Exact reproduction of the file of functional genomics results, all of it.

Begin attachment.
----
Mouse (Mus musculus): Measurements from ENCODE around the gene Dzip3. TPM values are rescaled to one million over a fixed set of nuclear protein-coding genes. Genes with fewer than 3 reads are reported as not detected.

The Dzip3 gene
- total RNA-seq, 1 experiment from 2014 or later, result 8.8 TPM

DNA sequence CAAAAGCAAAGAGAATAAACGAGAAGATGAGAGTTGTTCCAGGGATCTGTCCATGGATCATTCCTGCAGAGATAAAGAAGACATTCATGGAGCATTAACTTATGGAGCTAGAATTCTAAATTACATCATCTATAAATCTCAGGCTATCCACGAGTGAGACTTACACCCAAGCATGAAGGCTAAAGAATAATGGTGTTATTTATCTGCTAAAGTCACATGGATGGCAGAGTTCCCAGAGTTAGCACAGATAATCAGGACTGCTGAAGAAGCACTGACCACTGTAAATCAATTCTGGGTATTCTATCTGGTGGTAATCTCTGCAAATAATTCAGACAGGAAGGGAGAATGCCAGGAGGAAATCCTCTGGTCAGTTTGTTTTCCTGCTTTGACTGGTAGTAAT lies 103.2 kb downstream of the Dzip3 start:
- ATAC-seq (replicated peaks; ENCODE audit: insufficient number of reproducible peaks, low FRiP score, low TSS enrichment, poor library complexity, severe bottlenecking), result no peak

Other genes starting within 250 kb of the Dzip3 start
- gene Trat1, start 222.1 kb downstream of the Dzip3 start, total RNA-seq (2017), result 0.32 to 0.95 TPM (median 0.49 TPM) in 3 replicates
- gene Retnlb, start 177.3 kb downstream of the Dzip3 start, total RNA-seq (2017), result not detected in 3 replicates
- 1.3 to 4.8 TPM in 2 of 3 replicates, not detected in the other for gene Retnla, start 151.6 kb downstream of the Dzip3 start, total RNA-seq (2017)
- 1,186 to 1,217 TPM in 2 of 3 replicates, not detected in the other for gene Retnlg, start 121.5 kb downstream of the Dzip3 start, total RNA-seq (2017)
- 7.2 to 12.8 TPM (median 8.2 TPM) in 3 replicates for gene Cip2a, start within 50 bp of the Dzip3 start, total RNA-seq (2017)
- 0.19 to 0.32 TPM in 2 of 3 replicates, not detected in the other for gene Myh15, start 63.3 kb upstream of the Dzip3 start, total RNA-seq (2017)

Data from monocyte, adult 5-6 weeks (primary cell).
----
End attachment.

Mouse (Mus musculus): Measurements from ENCODE around the gene Dzip3. TPM values are rescaled to one million over a fixed set of nuclear protein-coding genes. Genes with fewer than 3 reads are reported as not detected.

The Dzip3 gene
- total RNA-seq, 1 experiment from 2014 or later, result 8.8 TPM

DNA sequence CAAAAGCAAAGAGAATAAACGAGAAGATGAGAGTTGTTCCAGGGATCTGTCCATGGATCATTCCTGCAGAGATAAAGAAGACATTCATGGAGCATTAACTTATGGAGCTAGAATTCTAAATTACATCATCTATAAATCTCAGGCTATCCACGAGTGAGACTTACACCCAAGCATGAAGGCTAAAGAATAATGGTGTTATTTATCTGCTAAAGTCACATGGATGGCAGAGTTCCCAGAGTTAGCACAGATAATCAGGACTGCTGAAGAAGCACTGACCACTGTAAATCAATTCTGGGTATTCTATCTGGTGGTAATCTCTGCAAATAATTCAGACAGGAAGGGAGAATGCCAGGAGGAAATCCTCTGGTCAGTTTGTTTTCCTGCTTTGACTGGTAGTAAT lies 103.2 kb downstream of the Dzip3 start:
- ATAC-seq (replicated peaks; ENCODE audit: insufficient number of reproducible peaks, low FRiP score, low TSS enrichment, poor library complexity, severe bottlenecking), result no peak

Other genes starting within 250 kb of the Dzip3 start
- gene Trat1, start 222.1 kb downstream of the Dzip3 start, total RNA-seq (2017), result 0.32 to 0.95 TPM (median 0.49 TPM) in 3 replicates
- gene Retnlb, start 177.3 kb downstream of the Dzip3 start, total RNA-seq (2017), result not detected in 3 replicates
- 1.3 to 4.8 TPM in 2 of 3 replicates, not detected in the other for gene Retnla, start 151.6 kb downstream of the Dzip3 start, total RNA-seq (2017)
- 1,186 to 1,217 TPM in 2 of 3 replicates, not detected in the other for gene Retnlg, start 121.5 kb downstream of the Dzip3 start, total RNA-seq (2017)
- 7.2 to 12.8 TPM (median 8.2 TPM) in 3 replicates for gene Cip2a, start within 50 bp of the Dzip3 start, total RNA-seq (2017)
- 0.19 to 0.32 TPM in 2 of 3 replicates, not detected in the other for gene Myh15, start 63.3 kb upstream of the Dzip3 start, total RNA-seq (2017)

Data from monocyte, adult 5-6 weeks (primary cell).